Presentation Transcript

  1. G GU UI ID DE E T TO O L LO OW WE ER RI IN NG G Y YO OU UR R C CH HO OL LE ES ST TE ER RO OL L Half of all Americans have cholesterol levels that are too high. A person’s risk of heart disease and stroke rises as blood cholesterol levels increase. The good news is, you can make lifestyle changes to lower your cholesterol by eating foods low in saturated fat and cholesterol, losing weight if you need to and exercising 30 - 40 minutes on most days of the week. By lowering your blood cholesterol level, you’ll cut your risk for heart disease and stroke! WWW.ADPH.ORG/CVH Your ideal total blood cholesterol level should be 200 mg/dl or less and your LDL cholesterol level should be 100 mg/dl or less. A diet to lower your cholesterol includes foods from MyPyramid that are low in total fat, saturated fat, transfat, and cholesterol. For a quick estimate of what and how much you need to eat and exercise, please visit www.mypyramid.gov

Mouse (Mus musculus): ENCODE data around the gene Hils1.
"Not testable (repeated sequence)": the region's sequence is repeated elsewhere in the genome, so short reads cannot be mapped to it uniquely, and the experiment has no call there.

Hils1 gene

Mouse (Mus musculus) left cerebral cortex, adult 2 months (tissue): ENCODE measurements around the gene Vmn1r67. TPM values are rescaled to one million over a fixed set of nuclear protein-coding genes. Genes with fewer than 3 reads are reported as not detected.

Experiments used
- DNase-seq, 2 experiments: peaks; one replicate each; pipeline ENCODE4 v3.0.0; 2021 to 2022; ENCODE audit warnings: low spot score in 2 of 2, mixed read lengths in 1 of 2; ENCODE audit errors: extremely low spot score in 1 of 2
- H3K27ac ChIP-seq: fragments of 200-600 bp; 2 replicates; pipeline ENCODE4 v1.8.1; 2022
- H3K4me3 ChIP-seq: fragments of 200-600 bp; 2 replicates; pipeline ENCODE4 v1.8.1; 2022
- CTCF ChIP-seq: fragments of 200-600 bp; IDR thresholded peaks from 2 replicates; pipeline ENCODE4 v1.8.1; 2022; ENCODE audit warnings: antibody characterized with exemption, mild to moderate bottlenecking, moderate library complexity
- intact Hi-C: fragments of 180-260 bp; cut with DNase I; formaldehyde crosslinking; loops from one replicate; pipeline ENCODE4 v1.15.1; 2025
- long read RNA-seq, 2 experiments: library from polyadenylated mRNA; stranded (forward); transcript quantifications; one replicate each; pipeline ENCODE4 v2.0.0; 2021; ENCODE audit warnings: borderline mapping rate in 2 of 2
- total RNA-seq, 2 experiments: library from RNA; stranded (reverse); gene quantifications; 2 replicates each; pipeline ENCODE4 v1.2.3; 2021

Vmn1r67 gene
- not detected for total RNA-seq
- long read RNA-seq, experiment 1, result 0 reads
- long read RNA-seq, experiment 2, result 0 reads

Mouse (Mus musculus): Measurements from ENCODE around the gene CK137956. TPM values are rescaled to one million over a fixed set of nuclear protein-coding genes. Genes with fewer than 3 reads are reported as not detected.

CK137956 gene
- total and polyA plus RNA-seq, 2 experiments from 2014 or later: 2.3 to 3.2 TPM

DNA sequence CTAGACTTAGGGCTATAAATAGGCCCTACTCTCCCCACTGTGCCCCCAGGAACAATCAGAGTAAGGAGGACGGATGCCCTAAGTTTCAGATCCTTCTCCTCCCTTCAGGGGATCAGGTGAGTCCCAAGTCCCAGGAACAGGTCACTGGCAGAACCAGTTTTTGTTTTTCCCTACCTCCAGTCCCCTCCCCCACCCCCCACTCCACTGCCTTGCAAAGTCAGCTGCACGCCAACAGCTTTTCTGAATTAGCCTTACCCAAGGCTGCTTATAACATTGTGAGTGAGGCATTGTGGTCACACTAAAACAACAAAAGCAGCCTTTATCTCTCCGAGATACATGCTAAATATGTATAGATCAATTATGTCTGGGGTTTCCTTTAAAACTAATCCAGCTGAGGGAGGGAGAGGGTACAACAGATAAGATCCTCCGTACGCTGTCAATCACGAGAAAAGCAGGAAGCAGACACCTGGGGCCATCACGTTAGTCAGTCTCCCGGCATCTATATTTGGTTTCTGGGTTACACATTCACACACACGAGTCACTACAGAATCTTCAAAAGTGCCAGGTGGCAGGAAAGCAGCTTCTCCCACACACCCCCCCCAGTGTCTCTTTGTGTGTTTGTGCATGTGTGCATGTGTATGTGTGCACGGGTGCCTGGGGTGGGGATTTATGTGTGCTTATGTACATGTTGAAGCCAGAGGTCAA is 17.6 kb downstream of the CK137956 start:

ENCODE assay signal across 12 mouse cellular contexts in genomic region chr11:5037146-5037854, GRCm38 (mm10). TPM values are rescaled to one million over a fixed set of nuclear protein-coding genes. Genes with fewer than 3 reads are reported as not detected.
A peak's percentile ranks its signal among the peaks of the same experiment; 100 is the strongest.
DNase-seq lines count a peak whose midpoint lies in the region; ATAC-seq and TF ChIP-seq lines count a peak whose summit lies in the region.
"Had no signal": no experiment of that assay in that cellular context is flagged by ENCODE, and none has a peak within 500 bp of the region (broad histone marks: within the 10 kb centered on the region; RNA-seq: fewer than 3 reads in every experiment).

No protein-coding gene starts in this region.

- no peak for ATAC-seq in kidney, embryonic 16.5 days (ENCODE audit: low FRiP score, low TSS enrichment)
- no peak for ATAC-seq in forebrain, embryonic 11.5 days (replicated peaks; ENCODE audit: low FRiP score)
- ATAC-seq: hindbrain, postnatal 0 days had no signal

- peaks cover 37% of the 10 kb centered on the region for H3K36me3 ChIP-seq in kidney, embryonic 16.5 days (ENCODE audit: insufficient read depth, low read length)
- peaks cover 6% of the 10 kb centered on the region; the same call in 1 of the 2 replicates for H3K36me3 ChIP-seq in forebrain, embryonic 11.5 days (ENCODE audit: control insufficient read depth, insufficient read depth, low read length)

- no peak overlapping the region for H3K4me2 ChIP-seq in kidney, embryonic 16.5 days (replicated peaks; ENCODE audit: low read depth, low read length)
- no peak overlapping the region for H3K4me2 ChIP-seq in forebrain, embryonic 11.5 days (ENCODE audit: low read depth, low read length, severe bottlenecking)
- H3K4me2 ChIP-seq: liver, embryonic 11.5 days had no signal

2. FATS AND OILS Serving size • 1 teaspoon vegetable oil margarine • 2 teaspoon diet margarine • 1 tablespoon salad dressing • 2 teaspoon mayonnaise or peanut butter • 1 tablespoon seeds or nuts • 1/8 medium avocado • 10 small or 6 large olives Lean ham, lean pork – Use tenderloin and loin chop cuts. Wild game – Choose deer (venison), rabbit or duck (without the skin). These usually have less fat than store-bought versions. Warning: sausage and ground meat made from these may have fat added. Luncheon meats – Choose low-fat turkey, chicken, turkey ham, turkey pastrami or lean boiled ham. Eggs – Eggs are high in cholesterol, but low in saturated fat. Limiting eggs to about 3 per week (including those in cooked items) is recommended. Choose oils and margarines with liquid vegetable oil as the first ingredient and no more than 2 grams of saturated fat per tablespoon. Examples are canola, corn, olive, safflower, soybean and sunflower oils. Tips for cooking: Instead of frying, prepare meats by baking, broiling, roasting, grilling, microwaving or stir-frying. Tips: Use fats and oils sparingly! Use the ones lowest in saturated fat and cholesterol. Avoid animal sources of fat, shortenings, palm oil and coconut oil. They are very high in saturated fat – the type of fat that raises blood cholesterol levels. FRUITS AND VEGETABLES A serving is not as big as you think – 1 medium piece of fruit, 1/2 cup of fruit or cooked vegetable, 1 cup raw vegetable (salad), 6 ounces of vegetable juice or 100% fruit juice or 1/4 cup dried fruit. Avoid Trans Fats: Trans fats raise blood cholesterol levels and may increase risk of certain cancers. Trans fats may be high in processed baked goods such as cookies, cracker, and cakes. Buy only low-fat versions of these items (2 grams of fat or less per serving). The words “hydrogenated” or “partially hydrogenated” on the ingredient panel means trans-fats are present. Choose from all fruits and vegetables except coconut which is high in saturated fat. Prepare cooked vegetables without animal fat. Use herbs and spices in place of fat for seasoning. MILK AND DAIRY Milks – 1 cup • skim, fat-free, no-fat or non-fat • 1/2% - 1% low-fat milk • non-fat or low-fat dry milk powder • evaporated skim or fat-free milk • buttermilk made from fat-free or 1% fat milk • non-fat or low-fat yogurt • drinks made with fat-free or 1% fat milk and cocoa • frozen low-fat yogurt BREADS, CEREALS, PASTA, DRIED PEAS/BEANS AND STARCHY VEGETABLES Choose items with 2 grams of fat or less per serving. Breads and rolls – 1 slice, 1/2 bun, bagel • Wheat, rye, raisin or white bread, English muffins, hotdog and hamburger buns, bagels, pita bread and corn tortillas Crackers and snacks – 1 ounce serving • Animal and graham crackers, soda and saltine crackers, fig bar, ginger snaps, bread sticks, popcorn and pretzels Low-fat cheeses – 1 ounce • natural or processed cheeses with no more than 3 grams of fat per ounce and no more than 2 grams of saturated fat per ounce • dry-curd or low-fat cottage cheese Hot or cold cereals – 1/2 cup hot, 1 oz. ready to eat cereal • All kinds (granola type may be high in fat) Muffins, pancakes, biscuits, and cornbread – 1 small, 2 inch cube • Make with heart healthy recipes and ingredients Non-fat or low-fat ice cream • no more than 3 grams of fat per 1/2 cup Starchy vegetables – 1/4 to 1/2 cup • Potatoes, corn, peas, lima beans, dried peas/beans and sweet potatoes MEAT, POULTRY, FISH AND EGGS Limit to six ounces per day cooked lean meat, poultry or fish. A serving size is about 3 ounces – about the size of a deck of playing cards. Try to eat 1-2 servings of fish every week. Liver may be eaten once a month. All other organ meat (heart, chittlens and kidney) should be avoided. Rice and pasta – 1/2 cup • All kinds Fish and shellfish – Choose any (shrimp and crayfish are higher in saturated fat than other fish, but they have less saturated fat than most meats and poultry). Poultry – Choose chicken, hen and turkey with the skin removed. Lean beef – Choose cuts including round, chuck, loin or sirloin. Choose lean or extra lean ground beef. ADPH.CVS.CHO.0408.DD